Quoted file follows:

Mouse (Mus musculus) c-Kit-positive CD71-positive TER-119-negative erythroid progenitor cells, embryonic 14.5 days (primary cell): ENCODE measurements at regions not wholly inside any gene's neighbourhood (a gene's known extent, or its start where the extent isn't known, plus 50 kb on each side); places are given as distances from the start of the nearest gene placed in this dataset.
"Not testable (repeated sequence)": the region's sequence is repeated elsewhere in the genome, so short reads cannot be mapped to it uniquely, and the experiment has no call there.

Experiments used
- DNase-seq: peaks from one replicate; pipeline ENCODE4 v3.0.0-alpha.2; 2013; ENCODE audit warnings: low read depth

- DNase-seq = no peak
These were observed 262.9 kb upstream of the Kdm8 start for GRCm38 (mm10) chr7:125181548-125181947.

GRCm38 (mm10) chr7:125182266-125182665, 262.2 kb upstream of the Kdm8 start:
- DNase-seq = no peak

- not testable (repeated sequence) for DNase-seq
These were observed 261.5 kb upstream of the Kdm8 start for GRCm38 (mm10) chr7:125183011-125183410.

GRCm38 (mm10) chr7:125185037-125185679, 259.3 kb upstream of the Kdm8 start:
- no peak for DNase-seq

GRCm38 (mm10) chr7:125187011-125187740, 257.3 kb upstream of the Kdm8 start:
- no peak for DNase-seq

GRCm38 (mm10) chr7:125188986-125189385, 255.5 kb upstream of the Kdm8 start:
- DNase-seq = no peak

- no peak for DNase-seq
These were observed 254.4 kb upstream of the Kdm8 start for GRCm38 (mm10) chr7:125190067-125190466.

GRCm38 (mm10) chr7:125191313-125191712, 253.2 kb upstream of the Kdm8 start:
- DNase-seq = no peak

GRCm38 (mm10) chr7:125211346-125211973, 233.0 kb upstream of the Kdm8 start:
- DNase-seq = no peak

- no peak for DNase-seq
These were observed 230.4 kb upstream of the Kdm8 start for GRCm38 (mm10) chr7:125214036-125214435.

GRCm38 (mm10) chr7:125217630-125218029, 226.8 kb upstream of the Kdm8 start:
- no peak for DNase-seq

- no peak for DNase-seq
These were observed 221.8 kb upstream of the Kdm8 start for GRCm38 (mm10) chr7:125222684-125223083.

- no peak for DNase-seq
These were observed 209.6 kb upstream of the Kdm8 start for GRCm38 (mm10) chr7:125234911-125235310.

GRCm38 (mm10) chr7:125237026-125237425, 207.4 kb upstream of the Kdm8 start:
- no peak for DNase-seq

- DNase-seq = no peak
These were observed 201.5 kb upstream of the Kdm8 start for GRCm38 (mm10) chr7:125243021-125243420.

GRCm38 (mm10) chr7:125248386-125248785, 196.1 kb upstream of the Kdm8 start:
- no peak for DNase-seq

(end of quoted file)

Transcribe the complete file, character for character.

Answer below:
Mouse (Mus musculus) c-Kit-positive CD71-positive TER-119-negative erythroid progenitor cells, embryonic 14.5 days (primary cell): ENCODE measurements at regions not wholly inside any gene's neighbourhood (a gene's known extent, or its start where the extent isn't known, plus 50 kb on each side); places are given as distances from the start of the nearest gene placed in this dataset.
"Not testable (repeated sequence)": the region's sequence is repeated elsewhere in the genome, so short reads cannot be mapped to it uniquely, and the experiment has no call there.

Experiments used
- DNase-seq: peaks from one replicate; pipeline ENCODE4 v3.0.0-alpha.2; 2013; ENCODE audit warnings: low read depth

- DNase-seq = no peak
These were observed 262.9 kb upstream of the Kdm8 start for GRCm38 (mm10) chr7:125181548-125181947.

GRCm38 (mm10) chr7:125182266-125182665, 262.2 kb upstream of the Kdm8 start:
- DNase-seq = no peak

- not testable (repeated sequence) for DNase-seq
These were observed 261.5 kb upstream of the Kdm8 start for GRCm38 (mm10) chr7:125183011-125183410.

GRCm38 (mm10) chr7:125185037-125185679, 259.3 kb upstream of the Kdm8 start:
- no peak for DNase-seq

GRCm38 (mm10) chr7:125187011-125187740, 257.3 kb upstream of the Kdm8 start:
- no peak for DNase-seq

GRCm38 (mm10) chr7:125188986-125189385, 255.5 kb upstream of the Kdm8 start:
- DNase-seq = no peak

- no peak for DNase-seq
These were observed 254.4 kb upstream of the Kdm8 start for GRCm38 (mm10) chr7:125190067-125190466.

GRCm38 (mm10) chr7:125191313-125191712, 253.2 kb upstream of the Kdm8 start:
- DNase-seq = no peak

GRCm38 (mm10) chr7:125211346-125211973, 233.0 kb upstream of the Kdm8 start:
- DNase-seq = no peak

- no peak for DNase-seq
These were observed 230.4 kb upstream of the Kdm8 start for GRCm38 (mm10) chr7:125214036-125214435.

GRCm38 (mm10) chr7:125217630-125218029, 226.8 kb upstream of the Kdm8 start:
- no peak for DNase-seq

- no peak for DNase-seq
These were observed 221.8 kb upstream of the Kdm8 start for GRCm38 (mm10) chr7:125222684-125223083.

- no peak for DNase-seq
These were observed 209.6 kb upstream of the Kdm8 start for GRCm38 (mm10) chr7:125234911-125235310.

GRCm38 (mm10) chr7:125237026-125237425, 207.4 kb upstream of the Kdm8 start:
- no peak for DNase-seq

- DNase-seq = no peak
These were observed 201.5 kb upstream of the Kdm8 start for GRCm38 (mm10) chr7:125243021-125243420.

GRCm38 (mm10) chr7:125248386-125248785, 196.1 kb upstream of the Kdm8 start:
- no peak for DNase-seq